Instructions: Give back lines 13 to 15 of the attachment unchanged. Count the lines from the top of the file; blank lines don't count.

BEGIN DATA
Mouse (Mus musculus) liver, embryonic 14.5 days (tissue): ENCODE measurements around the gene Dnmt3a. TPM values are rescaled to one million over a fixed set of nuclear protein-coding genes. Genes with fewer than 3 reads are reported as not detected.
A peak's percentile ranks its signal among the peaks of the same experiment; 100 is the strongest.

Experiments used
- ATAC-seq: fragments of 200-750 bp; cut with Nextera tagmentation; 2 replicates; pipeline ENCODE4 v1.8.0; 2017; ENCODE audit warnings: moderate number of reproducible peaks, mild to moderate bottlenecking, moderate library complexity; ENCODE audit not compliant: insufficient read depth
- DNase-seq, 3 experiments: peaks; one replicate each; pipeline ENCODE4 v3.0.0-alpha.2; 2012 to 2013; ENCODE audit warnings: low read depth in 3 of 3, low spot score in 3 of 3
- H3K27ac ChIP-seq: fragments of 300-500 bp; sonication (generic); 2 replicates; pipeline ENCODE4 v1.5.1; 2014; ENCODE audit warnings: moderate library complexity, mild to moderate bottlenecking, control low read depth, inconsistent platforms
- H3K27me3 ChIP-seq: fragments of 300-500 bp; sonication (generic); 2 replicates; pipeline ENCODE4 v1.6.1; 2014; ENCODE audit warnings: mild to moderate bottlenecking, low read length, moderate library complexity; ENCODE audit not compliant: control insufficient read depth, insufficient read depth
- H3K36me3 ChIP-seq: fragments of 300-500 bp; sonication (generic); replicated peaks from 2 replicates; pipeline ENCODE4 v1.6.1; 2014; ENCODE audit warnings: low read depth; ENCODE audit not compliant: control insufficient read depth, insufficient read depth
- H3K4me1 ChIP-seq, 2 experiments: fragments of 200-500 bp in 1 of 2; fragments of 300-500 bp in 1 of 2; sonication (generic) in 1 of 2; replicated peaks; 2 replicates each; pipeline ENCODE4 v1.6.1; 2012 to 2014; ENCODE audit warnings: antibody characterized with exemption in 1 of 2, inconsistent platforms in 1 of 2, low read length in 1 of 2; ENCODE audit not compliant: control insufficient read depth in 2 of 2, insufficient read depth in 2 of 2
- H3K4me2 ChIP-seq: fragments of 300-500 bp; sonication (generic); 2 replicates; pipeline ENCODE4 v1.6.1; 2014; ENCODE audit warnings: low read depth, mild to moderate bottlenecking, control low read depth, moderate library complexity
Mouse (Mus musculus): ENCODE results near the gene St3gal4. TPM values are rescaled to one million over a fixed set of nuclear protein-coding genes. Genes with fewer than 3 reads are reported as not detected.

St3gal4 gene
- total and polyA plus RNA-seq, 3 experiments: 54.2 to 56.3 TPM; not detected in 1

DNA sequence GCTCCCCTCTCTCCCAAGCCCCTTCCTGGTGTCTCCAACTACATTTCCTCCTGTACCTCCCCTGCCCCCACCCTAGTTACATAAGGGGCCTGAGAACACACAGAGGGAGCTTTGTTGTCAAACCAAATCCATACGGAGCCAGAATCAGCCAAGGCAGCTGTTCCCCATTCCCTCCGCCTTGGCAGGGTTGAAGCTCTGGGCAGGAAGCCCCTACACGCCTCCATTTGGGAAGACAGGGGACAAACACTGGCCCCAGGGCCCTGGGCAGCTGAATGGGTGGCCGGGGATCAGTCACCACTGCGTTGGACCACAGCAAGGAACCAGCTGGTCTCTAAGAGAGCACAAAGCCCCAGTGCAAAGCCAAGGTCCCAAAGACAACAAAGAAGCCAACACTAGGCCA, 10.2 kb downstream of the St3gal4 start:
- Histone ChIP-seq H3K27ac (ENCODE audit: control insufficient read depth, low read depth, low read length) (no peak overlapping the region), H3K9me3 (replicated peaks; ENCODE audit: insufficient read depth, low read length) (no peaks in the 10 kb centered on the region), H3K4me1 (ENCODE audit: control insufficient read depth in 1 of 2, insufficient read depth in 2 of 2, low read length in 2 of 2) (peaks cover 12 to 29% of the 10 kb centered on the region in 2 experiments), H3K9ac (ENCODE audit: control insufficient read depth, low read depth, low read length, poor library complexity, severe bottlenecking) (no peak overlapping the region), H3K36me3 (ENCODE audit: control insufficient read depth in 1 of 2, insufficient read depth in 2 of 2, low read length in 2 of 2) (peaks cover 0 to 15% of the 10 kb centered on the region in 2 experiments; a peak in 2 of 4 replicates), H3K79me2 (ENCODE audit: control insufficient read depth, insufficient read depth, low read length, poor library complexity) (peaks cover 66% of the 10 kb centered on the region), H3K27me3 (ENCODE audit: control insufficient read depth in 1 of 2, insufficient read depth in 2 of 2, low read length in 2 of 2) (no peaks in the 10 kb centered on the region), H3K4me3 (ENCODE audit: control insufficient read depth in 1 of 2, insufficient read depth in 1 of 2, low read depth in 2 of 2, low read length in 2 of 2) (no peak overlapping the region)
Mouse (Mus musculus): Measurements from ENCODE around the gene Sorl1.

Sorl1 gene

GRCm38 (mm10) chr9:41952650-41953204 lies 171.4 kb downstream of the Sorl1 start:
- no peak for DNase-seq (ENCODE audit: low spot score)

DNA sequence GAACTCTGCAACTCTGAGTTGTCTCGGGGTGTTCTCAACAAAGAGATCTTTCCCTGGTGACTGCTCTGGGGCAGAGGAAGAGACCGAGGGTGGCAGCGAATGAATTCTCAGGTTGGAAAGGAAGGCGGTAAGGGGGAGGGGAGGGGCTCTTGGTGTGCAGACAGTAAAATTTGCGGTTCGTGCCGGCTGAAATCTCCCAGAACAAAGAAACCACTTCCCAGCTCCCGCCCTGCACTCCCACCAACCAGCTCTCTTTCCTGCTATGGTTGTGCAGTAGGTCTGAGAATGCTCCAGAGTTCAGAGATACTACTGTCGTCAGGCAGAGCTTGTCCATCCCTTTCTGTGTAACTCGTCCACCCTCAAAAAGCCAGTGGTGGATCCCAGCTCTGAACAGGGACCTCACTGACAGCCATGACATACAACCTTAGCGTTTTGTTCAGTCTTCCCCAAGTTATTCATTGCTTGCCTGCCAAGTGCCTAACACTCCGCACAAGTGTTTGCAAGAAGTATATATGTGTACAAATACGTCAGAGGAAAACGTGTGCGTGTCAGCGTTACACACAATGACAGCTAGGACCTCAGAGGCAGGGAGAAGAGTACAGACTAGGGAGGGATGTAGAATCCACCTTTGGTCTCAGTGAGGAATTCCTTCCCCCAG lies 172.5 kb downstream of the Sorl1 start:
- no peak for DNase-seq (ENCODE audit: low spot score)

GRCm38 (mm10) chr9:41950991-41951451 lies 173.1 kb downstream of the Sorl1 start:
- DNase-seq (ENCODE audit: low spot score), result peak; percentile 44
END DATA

- total and polyA plus RNA-seq, 3 experiments: 54.2 to 56.3 TPM; not detected in 1

DNA sequence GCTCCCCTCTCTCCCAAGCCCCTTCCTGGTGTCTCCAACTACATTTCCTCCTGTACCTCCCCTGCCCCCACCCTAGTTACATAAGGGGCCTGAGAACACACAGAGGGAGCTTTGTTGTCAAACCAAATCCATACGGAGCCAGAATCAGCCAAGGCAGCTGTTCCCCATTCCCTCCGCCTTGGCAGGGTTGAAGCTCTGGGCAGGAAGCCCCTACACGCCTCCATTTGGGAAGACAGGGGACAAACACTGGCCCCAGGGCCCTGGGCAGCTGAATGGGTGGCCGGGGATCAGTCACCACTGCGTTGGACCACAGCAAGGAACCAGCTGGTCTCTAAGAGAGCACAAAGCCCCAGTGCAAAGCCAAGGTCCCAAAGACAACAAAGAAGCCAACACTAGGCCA, 10.2 kb downstream of the St3gal4 start:
- Histone ChIP-seq H3K27ac (ENCODE audit: control insufficient read depth, low read depth, low read length) (no peak overlapping the region), H3K9me3 (replicated peaks; ENCODE audit: insufficient read depth, low read length) (no peaks in the 10 kb centered on the region), H3K4me1 (ENCODE audit: control insufficient read depth in 1 of 2, insufficient read depth in 2 of 2, low read length in 2 of 2) (peaks cover 12 to 29% of the 10 kb centered on the region in 2 experiments), H3K9ac (ENCODE audit: control insufficient read depth, low read depth, low read length, poor library complexity, severe bottlenecking) (no peak overlapping the region), H3K36me3 (ENCODE audit: control insufficient read depth in 1 of 2, insufficient read depth in 2 of 2, low read length in 2 of 2) (peaks cover 0 to 15% of the 10 kb centered on the region in 2 experiments; a peak in 2 of 4 replicates), H3K79me2 (ENCODE audit: control insufficient read depth, insufficient read depth, low read length, poor library complexity) (peaks cover 66% of the 10 kb centered on the region), H3K27me3 (ENCODE audit: control insufficient read depth in 1 of 2, insufficient read depth in 2 of 2, low read length in 2 of 2) (no peaks in the 10 kb centered on the region), H3K4me3 (ENCODE audit: control insufficient read depth in 1 of 2, insufficient read depth in 1 of 2, low read depth in 2 of 2, low read length in 2 of 2) (no peak overlapping the region)